Almost a decade on from Lord Darzi’s pledge, a 2017 General Practice Patient Survey reported that only 3% of people with LTCs were aware of having a written personalised care and support plan. Similar findings were reported in an earlier study that evaluated the implementation of care planning in England. Many patients did not know what the term ‘care planning’ meant and only 12% of patients were aware of having a written care plan. However, 84% of patients reported having a care planning conversation, although important components of goal setting and action planning were often missing in those discussions (Burt et al., 2012; Newbould et al., 2012).

A trial by Kennedy et al. (2014) offered some insight into why self-management support practices such as personalised care and support planning were slow to be adopted. Staff felt they already provided effective care and that personalised care and support planning did not fit with their existing biomedical priorities. Furthermore, some staff downgraded the importance of offering self-management support to people with LTCs and did not feel it was part of their role.

Until recently, empirical evidence supporting personalised care and support planning has been limited, which may account for the inertia towards implementation by clinicians.  However, a recent Cochrane Review found that personalised care and support planning made small but positive improvements in aspects of physical and psychological health, and can support people with LTCs with self-care practices and increase levels of self-efficacy (Coulter et al., 2015).

Implementing personalised care and support planning for adults with LTCs is easier said than done. The process is complex and challenging for both patients and health professionals, and requires a fundamental shift from reactive care to proactive care planning. One size certainly does not fit all when it comes to LTC management; however, evidence suggests that personalised care and support planning has a key part to play in the health professional’s armamentarium for supporting person-centred care.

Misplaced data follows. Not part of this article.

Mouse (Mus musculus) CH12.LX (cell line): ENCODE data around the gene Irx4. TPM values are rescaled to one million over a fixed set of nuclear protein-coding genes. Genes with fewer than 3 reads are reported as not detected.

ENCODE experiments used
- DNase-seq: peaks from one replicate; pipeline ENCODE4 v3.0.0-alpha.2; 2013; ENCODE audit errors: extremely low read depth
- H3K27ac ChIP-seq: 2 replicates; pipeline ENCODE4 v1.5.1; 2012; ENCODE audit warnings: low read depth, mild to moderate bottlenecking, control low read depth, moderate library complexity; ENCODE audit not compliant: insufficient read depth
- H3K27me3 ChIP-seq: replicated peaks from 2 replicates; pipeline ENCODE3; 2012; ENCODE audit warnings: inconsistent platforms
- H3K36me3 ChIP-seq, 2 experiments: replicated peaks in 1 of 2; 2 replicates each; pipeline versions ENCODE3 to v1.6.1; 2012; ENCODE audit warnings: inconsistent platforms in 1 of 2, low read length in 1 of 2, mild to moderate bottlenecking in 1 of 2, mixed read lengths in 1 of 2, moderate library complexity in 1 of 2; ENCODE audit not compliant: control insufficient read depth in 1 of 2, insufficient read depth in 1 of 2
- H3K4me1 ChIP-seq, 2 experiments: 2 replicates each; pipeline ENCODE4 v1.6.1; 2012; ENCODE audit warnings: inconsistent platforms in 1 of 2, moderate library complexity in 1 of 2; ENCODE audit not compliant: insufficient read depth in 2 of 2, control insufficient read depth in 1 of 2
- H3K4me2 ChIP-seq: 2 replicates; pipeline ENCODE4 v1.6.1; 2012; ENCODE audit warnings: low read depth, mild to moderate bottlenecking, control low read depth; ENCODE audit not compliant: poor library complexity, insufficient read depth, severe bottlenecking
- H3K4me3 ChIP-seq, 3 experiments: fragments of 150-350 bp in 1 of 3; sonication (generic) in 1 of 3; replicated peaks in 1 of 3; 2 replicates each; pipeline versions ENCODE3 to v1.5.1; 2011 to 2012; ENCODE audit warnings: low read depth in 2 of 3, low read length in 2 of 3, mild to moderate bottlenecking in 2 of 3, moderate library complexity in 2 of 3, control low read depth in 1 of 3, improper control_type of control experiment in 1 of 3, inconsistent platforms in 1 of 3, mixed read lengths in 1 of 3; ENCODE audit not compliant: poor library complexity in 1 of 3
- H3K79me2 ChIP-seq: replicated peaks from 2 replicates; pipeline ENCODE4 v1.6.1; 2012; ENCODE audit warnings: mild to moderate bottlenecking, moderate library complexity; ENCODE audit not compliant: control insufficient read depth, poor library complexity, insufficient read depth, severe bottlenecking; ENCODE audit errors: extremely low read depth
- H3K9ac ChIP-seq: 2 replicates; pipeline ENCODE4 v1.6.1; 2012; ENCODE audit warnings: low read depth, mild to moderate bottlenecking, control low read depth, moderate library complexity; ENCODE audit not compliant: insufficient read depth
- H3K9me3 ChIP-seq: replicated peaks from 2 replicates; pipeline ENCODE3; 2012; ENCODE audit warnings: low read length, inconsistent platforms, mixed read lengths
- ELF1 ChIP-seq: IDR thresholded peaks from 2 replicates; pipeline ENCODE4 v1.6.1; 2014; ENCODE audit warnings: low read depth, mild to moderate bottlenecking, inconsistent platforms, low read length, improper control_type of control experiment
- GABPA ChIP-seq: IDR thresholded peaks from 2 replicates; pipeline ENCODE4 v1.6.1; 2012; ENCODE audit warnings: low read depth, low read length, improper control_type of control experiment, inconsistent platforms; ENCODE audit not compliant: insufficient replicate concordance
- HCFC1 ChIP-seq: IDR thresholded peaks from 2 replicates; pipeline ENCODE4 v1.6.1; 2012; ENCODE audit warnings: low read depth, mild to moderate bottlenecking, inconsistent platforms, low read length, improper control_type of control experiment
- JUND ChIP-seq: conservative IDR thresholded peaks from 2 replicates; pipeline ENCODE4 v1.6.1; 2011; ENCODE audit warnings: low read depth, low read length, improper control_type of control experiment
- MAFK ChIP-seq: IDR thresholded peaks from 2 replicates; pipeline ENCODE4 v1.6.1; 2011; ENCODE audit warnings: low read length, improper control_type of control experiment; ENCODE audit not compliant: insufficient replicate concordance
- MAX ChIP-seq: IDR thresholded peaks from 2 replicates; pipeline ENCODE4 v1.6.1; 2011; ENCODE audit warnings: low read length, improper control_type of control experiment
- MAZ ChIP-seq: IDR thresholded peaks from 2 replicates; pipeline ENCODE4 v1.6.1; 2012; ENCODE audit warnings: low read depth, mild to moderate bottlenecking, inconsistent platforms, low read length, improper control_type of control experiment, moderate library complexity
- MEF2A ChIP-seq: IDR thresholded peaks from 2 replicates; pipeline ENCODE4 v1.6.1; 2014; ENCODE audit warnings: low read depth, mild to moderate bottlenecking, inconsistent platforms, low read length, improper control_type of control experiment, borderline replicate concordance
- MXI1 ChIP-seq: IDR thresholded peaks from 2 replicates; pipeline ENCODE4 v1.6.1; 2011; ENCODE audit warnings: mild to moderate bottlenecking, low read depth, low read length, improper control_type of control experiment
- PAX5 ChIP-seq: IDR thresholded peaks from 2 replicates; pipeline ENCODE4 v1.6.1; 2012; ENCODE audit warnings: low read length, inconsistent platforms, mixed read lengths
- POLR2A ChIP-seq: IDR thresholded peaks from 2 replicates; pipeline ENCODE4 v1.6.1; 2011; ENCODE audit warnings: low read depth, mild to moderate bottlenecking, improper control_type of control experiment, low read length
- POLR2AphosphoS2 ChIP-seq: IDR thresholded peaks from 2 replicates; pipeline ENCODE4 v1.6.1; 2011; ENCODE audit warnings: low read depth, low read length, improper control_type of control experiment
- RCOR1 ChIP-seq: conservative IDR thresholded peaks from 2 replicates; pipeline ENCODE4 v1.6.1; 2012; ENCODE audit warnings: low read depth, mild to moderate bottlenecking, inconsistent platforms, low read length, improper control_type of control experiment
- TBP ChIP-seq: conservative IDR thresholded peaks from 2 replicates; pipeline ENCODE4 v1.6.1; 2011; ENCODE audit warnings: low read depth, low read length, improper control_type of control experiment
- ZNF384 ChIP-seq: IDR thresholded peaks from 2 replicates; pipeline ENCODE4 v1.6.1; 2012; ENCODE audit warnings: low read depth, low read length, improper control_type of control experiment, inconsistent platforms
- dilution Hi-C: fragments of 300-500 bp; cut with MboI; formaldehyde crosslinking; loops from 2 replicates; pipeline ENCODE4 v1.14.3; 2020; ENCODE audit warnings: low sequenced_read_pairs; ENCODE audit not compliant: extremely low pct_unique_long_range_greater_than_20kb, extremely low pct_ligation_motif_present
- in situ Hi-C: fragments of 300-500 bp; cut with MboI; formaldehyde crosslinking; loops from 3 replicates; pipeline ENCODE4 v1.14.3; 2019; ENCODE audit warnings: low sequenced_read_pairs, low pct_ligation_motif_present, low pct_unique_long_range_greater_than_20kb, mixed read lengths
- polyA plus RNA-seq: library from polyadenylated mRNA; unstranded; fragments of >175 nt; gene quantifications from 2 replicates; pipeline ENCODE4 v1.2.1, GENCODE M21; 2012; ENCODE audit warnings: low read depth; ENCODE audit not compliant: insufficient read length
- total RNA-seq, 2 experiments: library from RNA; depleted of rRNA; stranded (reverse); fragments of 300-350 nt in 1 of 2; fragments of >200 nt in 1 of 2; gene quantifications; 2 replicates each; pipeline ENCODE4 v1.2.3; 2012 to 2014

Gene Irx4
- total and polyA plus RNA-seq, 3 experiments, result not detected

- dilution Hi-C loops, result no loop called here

References

Burt, J., Rick, J., Blakeman, T., Protheroe, J., Roland, M. &  Bower, P. (2014) Care plans and care planning in long-term conditions: A conceptual model. Primary Health Care Research and Development, 15(4), 342-354.

Burt, J., Roland, M., Paddison, C., Reeves, D., Campbell, J., Abel, G. &  Bower, P. (2012) Prevalence and benefits of care plans and care planning for people with long-term conditions in England. Journal Of Health Services Research & Policy, 17 Suppl 1, 64-71.

Coulter, A., Entwistle, V. A., Eccles, A., Ryan, S., Shepperd, S., Perera, R., Coulter, A., Entwistle, V. A., Eccles, A., Ryan, S., Shepperd, S. &  Perera, R. (2015) Personalised care planning for adults with chronic or long-term health conditions. Cochrane Database of Systematic Reviews(3), N.PAG-N.PAG.

Coulter, A., Roberts, S. &  Dixon, A. (2013) Delivering better services for people with long-term conditions: building the house of care. London: King’s Fund.

Department of Health (2006) Our health, our care, our say: a new direction for community services. London: Office, T. S.

Department of Health (2008) High quality care for all: NHS next stage review final report.  London: The Stationary Office,.

Edwards, S. T., Dorr, D. A. &  Landon, B. E. (2017) Can Personalized Care Planning Improve Primary Care? JAMA: Journal of the American Medical Association, 318(1), 25-26.

Kennedy, A., Rogers, A., Chew-Graham, C., Blakeman, T., Bowen, R., Gardner, C., Lee, V., Morris, R. &  Protheroe, J. (2014) Implementation of a self-management support approach (WISE) across a health system: a process evaluation explaining what did and did not work for organisations, clinicians and patients. Implementation Science, 9(1), 129.

Newbould, J., Burt, J., Bower, P., Blakeman, T., Kennedy, A., Rogers, A. &  Roland, M. (2012) Experiences of care planning in England: interviews with patients with long term conditions. BMC Family Practice, 13(71).

Wagner, E. H., Austin, B. T. &  Von Korff, M. (1996) Organizing care for patients with chronic illness. The Milbank Quarterly, 74(4  ), 511-544.